Tag Archives: forge

Forging Ahead with Props

Stormbreaker – Avengers: Infinity War – MAN AT ARMS: REFORGED – If you’ve seen the new Avengers film, you know that Thor gets a pretty awesome new axe. And if you watch “Man at Arms”, you know they forge famous pop culture weapons from real steel. So buckle up as the team at Baltimore Knife Company fabricates this mythological axe/hammer combo fit for a god.

Hong Kong Court Convicts Props Master for Possession of Fake Cash – A judge in Hong Kong has convicted two film crew members for possession of fake cash from a film. Though the bills were clearly labeled as film props, and were not even attempted to be used as real currency, the crew members were still given prison sentences. This is a chilling verdict for members of the Hong Kong film industry, which is seeing more and more interference from the Chinese government.

“Costume-making Is Dying. We Can’t Get the Skills.” – The head of costumes at the Royal Opera House in London is finding it hard to staff her shop with skilled artisans. I have heard similar rumblings in the world of props. Despite the rise in hobbyist prop makers, actual professional positions are getting harder to fill. Do we, as an industry, have an obligation to train the next generation of prop artisans?

An Award For The Best Prop? – Aurelie Gandilhon asks why there is no category in any of the major performing arts awards for best prop.

New Behind The Scenes Look At The Art And Practical Effects Of ‘Jurassic World: Fallen Kingdom’! – Check out all these photos and video of the animatronic dinosaurs used in the new Jurassic World films. Even though they do a lot of CGI replacement for the final film, they still build full-scale dinosaurs for filming.

Forging the Sword from the Hobbit

I’ve pointed out Tony Swatton’s video series in the past; he is a blacksmith for film, television and theatre, and in this short series, he recreates famous weapons from films, video games and other pop culture using real blacksmith and metal-working techniques. If you haven’t seen it yet, this is a great one to start with: Swatton forges the sword “Sting” used by Bilbo in The Hobbit.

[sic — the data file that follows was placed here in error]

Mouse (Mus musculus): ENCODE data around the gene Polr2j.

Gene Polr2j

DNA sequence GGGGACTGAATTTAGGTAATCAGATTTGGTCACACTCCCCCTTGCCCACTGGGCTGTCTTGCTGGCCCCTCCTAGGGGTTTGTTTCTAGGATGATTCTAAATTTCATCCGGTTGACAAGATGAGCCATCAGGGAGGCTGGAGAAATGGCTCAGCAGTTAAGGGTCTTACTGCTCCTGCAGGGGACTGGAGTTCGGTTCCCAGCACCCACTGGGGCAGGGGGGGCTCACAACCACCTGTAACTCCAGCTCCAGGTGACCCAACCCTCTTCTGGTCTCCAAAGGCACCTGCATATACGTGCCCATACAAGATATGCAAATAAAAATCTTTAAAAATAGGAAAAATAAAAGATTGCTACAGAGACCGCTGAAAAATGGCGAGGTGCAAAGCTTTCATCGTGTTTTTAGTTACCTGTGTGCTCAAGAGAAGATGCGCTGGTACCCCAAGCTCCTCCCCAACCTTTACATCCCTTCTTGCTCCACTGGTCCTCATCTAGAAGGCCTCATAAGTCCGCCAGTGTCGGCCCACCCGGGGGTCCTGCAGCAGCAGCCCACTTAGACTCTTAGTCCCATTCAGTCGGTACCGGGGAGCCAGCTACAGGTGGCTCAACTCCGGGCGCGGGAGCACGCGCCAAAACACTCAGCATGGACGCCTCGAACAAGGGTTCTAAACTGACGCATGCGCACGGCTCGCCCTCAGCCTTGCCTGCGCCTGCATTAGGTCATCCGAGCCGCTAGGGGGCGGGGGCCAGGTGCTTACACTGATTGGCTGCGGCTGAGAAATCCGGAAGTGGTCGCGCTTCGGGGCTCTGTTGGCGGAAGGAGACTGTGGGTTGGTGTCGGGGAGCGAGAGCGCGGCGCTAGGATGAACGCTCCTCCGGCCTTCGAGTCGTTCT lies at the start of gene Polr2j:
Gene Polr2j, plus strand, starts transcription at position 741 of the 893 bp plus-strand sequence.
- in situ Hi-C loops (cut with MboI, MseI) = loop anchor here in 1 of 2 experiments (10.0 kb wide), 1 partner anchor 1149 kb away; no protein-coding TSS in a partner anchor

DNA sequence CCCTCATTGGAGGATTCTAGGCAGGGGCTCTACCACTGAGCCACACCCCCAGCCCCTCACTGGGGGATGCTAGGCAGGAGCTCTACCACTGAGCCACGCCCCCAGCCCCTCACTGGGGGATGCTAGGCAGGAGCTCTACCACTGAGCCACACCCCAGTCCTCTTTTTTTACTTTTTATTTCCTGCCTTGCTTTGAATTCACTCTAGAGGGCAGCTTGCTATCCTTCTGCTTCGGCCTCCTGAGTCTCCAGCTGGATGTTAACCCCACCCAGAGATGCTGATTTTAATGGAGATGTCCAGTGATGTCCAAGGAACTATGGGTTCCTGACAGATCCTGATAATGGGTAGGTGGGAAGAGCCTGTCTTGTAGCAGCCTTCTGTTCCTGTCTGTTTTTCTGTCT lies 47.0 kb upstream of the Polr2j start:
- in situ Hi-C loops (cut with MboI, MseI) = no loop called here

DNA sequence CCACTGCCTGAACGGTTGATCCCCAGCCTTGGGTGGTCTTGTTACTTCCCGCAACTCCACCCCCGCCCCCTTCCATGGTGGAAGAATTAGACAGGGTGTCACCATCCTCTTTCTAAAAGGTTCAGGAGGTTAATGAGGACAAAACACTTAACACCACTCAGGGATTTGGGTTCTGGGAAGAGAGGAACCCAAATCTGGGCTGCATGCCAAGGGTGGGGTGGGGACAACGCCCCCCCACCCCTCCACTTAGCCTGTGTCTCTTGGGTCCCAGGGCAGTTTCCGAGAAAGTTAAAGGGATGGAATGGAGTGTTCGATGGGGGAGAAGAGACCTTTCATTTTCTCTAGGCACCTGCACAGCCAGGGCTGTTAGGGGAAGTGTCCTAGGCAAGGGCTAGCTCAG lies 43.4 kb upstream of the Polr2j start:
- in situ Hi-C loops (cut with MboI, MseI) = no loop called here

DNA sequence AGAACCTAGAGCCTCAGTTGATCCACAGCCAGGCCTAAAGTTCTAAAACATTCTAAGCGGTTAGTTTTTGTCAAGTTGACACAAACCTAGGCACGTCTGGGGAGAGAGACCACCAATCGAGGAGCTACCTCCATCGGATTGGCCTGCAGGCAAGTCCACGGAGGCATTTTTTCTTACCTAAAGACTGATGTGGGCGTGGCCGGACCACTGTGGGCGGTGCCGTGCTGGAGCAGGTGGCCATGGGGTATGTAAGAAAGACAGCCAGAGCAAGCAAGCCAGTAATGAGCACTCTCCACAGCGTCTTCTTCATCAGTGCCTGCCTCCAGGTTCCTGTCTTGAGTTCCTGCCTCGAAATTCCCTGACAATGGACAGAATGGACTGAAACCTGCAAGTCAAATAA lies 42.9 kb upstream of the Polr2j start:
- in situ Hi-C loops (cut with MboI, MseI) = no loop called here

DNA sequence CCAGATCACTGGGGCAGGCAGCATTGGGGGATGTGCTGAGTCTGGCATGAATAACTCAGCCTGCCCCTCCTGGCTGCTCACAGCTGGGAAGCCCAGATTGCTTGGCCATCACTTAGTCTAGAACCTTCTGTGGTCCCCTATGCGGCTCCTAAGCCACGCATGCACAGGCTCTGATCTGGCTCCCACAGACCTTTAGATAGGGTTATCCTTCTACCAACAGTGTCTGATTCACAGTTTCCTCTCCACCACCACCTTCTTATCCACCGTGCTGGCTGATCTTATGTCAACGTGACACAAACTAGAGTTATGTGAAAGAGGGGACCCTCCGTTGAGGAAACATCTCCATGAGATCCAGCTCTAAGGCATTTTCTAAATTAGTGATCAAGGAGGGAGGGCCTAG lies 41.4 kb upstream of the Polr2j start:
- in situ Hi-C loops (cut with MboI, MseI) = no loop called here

Blacksmithing

This past Saturday, I headed out to Efland, NC, where Dick Snow was teaching blacksmithing. It was another meeting with the Alamance Makers Guild (the same group that visited Roy Underhill’s shop last week). I’ve done various metalworking projects before, but never straight-up blacksmithing.

Dick tends the fire
Dick tends the fire

Dick had his coal forge fired up that morning. He also has a propane forge. He was telling us that while a propane forge does not need tending like a coal forge, a coal forge can get much hotter. You need that extra heat if you ever want to forge weld. We weren’t doing any of that, though; our lesson that day was making nails.

Cutting the rod on a hot-cut hardy
Cutting the rod on a hot-cut hardy

Dick teaches nail-making to new blacksmithers because it encompasses three of the basic techniques used in almost every blacksmithing project; drawing the steel out into a taper, cutting it to length and hammering it to give it a head. In the photograph above, you can see him cutting a red-hot rod on a hot-cut hardy. Sometimes called just the “hardy”, this tool is basically a wide cold chisel that sits in the anvil’s hardy hole. The tool sitting on the left of the anvil is the nail header. Because the nail is tapered, it only fits through that square hole to a certain point. You cut the rod a little above that point, then smash it down with the hammer into a mushroom-shaped head.

Dick teaches Ben proper hammer technique
Dick teaches Ben proper hammer technique

I would say the trickiest part of blacksmithing is all of it. I usually think of metal as the material you use for precision machining, and other materials are used for more organic and artistic construction. Blacksmithing, on the other hand, is where metal is used like a fluid, sculptural material. Even something as simple as making a nail is difficult to do consistently, at least at the beginning. I made about 6 or 8 nails, and none of them matched each other.

Refreshing the fire
Refreshing the fire

I’ve often thought it would be cool to use hand-forged nails in the furniture I build. You can find plenty of plans to make your own forges online, all the way down to a tiny brick-sized forge which can only make nails.

Hammering out a taper
Hammering out a taper